Urban Institute
Policy Associate

Lessons from the field: pay for success outcome areas

July 12, 2018 - 11:45am

Pay for success (PFS) allows governments to pay on outcomes, rather than inputs, which incentivizes the expansion of evidence-based programs, improvements in service delivery, and reductions in costs, among other benefits. The outcomes governments have selected span multiple policy areas, reflecting the diversity of PFS target populations and goals. However, as the figure below shows, some policy areas are more prevalent than others. Recidivism/criminal justice and housing/homelessness are currently the most common outcome policy areas across PFS projects, while health-related outcomes are the least common.

Existing and past PFS projects suggest that the most widespread outcomes tend to share at least three important qualities. First, the outcome represents a large cost for governments. Second, the costs tend to be localized, typically within city or county government budgets. Finally, the potential end payors face few legal and practical restrictions to paying on that outcome.

Figure 1: Outcome Policy Areas, by number of PFS projects

Source: Data on PFS project outcomes came from the Nonprofit Finance Fund

Recidivism/Criminal Justice: Recidivism/criminal justice, the most common policy area, represents a large expense for local governments. Over half of all PFS projects pay for a criminal justice outcome, primarily days in jail or arrests. A Vera Institute of Justice report found that local jails across the United States held more than 730,000 people per day, on average, and had a direct estimated cost of $22.2 billion in 2011. Indirect costs can be expensive as well. New York, for example, spent $1.1. billion through its Department of Corrections and an additional $1.3 billion for employee benefits, health care, and education programs for employees and people incarcerated through other city agencies.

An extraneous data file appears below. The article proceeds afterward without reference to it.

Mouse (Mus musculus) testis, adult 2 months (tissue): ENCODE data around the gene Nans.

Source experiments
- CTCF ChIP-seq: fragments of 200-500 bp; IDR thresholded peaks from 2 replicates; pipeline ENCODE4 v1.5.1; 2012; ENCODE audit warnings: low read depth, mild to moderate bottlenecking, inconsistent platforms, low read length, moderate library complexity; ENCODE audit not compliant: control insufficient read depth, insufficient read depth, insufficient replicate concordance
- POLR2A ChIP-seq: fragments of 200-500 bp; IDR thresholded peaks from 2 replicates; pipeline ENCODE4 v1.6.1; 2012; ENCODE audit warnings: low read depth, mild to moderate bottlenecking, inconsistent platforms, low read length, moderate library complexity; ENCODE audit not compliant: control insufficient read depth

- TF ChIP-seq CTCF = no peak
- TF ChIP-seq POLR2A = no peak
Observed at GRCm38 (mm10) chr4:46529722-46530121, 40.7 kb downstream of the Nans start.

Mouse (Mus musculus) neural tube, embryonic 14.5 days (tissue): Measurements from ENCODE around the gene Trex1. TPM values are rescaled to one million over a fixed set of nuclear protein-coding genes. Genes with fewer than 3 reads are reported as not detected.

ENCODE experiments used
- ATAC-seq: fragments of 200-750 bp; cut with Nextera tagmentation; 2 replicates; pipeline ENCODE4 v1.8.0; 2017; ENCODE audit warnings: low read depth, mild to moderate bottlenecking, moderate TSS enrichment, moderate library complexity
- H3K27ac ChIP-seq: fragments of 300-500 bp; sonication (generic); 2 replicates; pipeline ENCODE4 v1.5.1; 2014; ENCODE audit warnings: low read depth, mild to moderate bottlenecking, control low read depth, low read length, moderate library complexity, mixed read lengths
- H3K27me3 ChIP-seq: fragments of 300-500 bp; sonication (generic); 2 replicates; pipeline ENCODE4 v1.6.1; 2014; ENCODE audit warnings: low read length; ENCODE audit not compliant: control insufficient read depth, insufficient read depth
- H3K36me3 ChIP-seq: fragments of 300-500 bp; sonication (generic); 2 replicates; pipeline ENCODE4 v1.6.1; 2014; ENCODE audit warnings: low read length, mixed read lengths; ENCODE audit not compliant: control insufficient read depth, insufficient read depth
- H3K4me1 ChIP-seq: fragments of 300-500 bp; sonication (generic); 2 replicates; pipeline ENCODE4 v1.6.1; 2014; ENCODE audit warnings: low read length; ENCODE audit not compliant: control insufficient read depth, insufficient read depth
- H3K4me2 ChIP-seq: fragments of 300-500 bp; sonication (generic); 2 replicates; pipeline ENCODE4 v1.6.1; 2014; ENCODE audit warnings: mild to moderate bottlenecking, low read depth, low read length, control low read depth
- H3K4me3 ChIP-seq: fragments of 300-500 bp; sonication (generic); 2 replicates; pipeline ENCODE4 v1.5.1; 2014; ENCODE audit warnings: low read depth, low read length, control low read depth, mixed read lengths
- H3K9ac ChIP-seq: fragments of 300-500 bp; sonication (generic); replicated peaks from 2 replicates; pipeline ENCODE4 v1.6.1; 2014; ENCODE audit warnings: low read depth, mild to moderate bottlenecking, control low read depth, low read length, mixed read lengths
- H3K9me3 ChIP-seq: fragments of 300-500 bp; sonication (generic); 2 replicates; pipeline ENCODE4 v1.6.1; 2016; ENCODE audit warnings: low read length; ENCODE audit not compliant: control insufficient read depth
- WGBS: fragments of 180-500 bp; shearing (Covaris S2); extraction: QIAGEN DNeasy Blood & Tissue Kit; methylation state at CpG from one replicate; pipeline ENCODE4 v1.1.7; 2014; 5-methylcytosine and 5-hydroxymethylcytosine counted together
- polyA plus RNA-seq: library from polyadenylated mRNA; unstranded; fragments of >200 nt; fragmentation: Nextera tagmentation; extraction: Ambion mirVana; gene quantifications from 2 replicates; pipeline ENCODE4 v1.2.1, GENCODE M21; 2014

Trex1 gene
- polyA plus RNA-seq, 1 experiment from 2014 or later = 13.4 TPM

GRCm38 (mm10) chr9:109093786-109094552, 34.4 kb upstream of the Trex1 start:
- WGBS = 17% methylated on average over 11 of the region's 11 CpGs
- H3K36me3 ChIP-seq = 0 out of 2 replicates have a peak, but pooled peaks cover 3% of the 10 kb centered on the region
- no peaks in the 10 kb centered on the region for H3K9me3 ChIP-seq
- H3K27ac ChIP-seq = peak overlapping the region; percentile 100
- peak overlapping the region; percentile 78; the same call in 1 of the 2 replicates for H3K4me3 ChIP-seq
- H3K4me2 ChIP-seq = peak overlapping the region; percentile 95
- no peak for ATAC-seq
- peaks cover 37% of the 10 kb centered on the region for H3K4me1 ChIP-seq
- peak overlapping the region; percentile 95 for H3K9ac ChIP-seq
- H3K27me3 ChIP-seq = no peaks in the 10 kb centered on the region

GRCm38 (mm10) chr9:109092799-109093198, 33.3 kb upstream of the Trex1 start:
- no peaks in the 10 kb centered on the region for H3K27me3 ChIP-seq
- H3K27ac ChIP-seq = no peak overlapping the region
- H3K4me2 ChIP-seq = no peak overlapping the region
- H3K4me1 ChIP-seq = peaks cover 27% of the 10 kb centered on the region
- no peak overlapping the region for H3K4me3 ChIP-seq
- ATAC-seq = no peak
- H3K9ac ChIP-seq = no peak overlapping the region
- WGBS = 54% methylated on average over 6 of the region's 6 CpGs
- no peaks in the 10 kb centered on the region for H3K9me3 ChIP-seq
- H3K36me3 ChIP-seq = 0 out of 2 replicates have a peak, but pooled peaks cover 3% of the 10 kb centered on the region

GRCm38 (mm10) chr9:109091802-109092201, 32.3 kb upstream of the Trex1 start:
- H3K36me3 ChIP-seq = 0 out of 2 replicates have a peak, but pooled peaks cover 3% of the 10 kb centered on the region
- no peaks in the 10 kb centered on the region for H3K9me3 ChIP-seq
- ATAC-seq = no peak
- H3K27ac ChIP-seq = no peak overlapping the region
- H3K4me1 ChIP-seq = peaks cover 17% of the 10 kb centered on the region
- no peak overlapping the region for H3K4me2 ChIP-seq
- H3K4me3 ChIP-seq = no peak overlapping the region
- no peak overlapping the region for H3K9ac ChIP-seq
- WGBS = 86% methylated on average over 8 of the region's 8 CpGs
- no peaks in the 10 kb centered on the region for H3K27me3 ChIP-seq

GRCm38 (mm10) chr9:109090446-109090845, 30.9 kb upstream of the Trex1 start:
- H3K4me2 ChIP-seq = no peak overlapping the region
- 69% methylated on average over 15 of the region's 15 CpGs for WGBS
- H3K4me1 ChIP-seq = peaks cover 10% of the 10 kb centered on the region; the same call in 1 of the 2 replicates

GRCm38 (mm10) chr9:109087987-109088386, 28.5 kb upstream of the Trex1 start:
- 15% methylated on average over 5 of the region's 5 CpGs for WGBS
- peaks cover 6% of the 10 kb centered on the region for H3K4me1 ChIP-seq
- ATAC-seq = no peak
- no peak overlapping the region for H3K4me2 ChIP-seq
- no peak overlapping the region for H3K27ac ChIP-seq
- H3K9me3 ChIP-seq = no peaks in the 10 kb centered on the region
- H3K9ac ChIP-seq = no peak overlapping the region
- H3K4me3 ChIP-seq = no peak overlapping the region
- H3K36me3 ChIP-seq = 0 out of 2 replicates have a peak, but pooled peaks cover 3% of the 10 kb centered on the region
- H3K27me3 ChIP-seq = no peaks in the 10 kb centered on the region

Housing/Homelessness: About a quarter of all PFS projects have an outcome related to housing or homelessness. Homelessness is expensive for local communities; Santa Clara County, for example, spends an average of $80,000 in services per person per year among its highest utilizers. However, capturing these potential cost savings is slightly more complicated than for a criminal justice-focused project because individuals who are homeless tend to incur costs in multiple systems, such as shelters, detox facilities, hospitals, and jails. As a result, the housing stability outcome rests on the idea that if an individual is stably housed, they will no longer cycle through those different systems, generating cost savings. Since housing stability is not directly tied to cost reductions on shelters, jails, hospitals etc., some PFS projects adjust the housing stability metric to account for days spent in those other services.

Housing stability also differs from jail days or arrests because it is measuring an output instead of an outcome, making it more difficult to estimate impact. Typically, projects focused on homelessness simply count the number of days or months a person remains in housing and pays a fixed amount. Jail days or arrests, on the other hand, are often measured as a reduction compared to a control group through a randomized control trial. Measuring the outcome through a comparison allows for better estimation of the project’s impact.   

Less common outcomes tend to have legal or practical restrictions that complicate incentives and repayment structures. 

Physical Health: Interestingly, physical health is not a common outcome (two projects have mental health outcomes and two have substance abuse outcomes). Only the South Carolina Nurse Family Partnership focuses on physical health, and several other projects focused on health have yet to get off the ground. Although there is a large potential for cost savings, health projects face several unique obstacles. First, health-related data faces a lot of restrictions around its use, which may discourage communities from pursuing PFS projects in this area. Second, although many projects are billing Medicaid for services, no project has been able to figure out how to overcome legal restrictions to use Medicaid as an end payor. Finally, incentives within the healthcare system may discourage other potential end payors. Hospitals make money by providing services and may not have a direct financial incentive to reduce costs. Insurance plans, which would benefit from reductions in costs, may not have an incentive to invest in preventative programs for their customers because customers frequently change plans, and any benefit would then go to a competitor. 

As the field matures, more governments may pursue projects with a focus on quality of life improvements that carry nonfinancial, or difficult to calculate, benefits. But for now, cost savings are a driving consideration for many project stakeholders. 

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